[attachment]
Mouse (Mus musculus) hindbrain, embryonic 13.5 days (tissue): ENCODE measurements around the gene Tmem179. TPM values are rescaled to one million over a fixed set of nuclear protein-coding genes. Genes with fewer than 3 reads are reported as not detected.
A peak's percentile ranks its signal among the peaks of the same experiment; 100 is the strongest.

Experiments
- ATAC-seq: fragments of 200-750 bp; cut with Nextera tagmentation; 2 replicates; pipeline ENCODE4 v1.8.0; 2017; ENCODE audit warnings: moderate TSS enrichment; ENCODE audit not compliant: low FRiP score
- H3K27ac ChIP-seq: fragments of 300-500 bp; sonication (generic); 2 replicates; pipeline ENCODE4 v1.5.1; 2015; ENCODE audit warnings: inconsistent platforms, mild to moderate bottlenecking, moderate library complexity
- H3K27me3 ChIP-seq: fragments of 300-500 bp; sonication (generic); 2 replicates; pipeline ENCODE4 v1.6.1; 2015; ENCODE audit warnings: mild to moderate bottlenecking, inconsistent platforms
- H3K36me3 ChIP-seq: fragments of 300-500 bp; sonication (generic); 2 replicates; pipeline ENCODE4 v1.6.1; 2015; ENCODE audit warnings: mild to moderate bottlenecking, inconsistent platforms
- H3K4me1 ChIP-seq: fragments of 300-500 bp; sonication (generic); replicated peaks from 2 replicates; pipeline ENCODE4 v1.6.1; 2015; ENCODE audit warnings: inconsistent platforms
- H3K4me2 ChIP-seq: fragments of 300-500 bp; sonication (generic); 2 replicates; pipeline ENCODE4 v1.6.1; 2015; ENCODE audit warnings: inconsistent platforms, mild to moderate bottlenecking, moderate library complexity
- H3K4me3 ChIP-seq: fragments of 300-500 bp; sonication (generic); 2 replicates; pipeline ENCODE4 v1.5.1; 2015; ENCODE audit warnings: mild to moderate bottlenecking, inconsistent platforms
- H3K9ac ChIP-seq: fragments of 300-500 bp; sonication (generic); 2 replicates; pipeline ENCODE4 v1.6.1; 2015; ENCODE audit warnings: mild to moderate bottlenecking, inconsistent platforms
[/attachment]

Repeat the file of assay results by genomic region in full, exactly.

Mouse (Mus musculus) hindbrain, embryonic 13.5 days (tissue): ENCODE measurements around the gene Tmem179. TPM values are rescaled to one million over a fixed set of nuclear protein-coding genes. Genes with fewer than 3 reads are reported as not detected.
A peak's percentile ranks its signal among the peaks of the same experiment; 100 is the strongest.

Experiments
- ATAC-seq: fragments of 200-750 bp; cut with Nextera tagmentation; 2 replicates; pipeline ENCODE4 v1.8.0; 2017; ENCODE audit warnings: moderate TSS enrichment; ENCODE audit not compliant: low FRiP score
- H3K27ac ChIP-seq: fragments of 300-500 bp; sonication (generic); 2 replicates; pipeline ENCODE4 v1.5.1; 2015; ENCODE audit warnings: inconsistent platforms, mild to moderate bottlenecking, moderate library complexity
- H3K27me3 ChIP-seq: fragments of 300-500 bp; sonication (generic); 2 replicates; pipeline ENCODE4 v1.6.1; 2015; ENCODE audit warnings: mild to moderate bottlenecking, inconsistent platforms
- H3K36me3 ChIP-seq: fragments of 300-500 bp; sonication (generic); 2 replicates; pipeline ENCODE4 v1.6.1; 2015; ENCODE audit warnings: mild to moderate bottlenecking, inconsistent platforms
- H3K4me1 ChIP-seq: fragments of 300-500 bp; sonication (generic); replicated peaks from 2 replicates; pipeline ENCODE4 v1.6.1; 2015; ENCODE audit warnings: inconsistent platforms
- H3K4me2 ChIP-seq: fragments of 300-500 bp; sonication (generic); 2 replicates; pipeline ENCODE4 v1.6.1; 2015; ENCODE audit warnings: inconsistent platforms, mild to moderate bottlenecking, moderate library complexity
- H3K4me3 ChIP-seq: fragments of 300-500 bp; sonication (generic); 2 replicates; pipeline ENCODE4 v1.5.1; 2015; ENCODE audit warnings: mild to moderate bottlenecking, inconsistent platforms
- H3K9ac ChIP-seq: fragments of 300-500 bp; sonication (generic); 2 replicates; pipeline ENCODE4 v1.6.1; 2015; ENCODE audit warnings: mild to moderate bottlenecking, inconsistent platforms